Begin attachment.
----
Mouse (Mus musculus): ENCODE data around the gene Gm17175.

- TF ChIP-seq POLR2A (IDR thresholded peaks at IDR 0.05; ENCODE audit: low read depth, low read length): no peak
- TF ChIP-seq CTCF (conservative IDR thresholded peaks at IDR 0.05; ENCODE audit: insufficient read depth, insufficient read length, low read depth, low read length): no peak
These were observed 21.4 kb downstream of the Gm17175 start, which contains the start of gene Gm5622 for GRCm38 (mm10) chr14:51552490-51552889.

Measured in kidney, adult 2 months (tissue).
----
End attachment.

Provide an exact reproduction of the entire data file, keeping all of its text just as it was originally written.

Mouse (Mus musculus): ENCODE data around the gene Gm17175.

- TF ChIP-seq POLR2A (IDR thresholded peaks at IDR 0.05; ENCODE audit: low read depth, low read length): no peak
- TF ChIP-seq CTCF (conservative IDR thresholded peaks at IDR 0.05; ENCODE audit: insufficient read depth, insufficient read length, low read depth, low read length): no peak
These were observed 21.4 kb downstream of the Gm17175 start, which contains the start of gene Gm5622 for GRCm38 (mm10) chr14:51552490-51552889.

Measured in kidney, adult 2 months (tissue).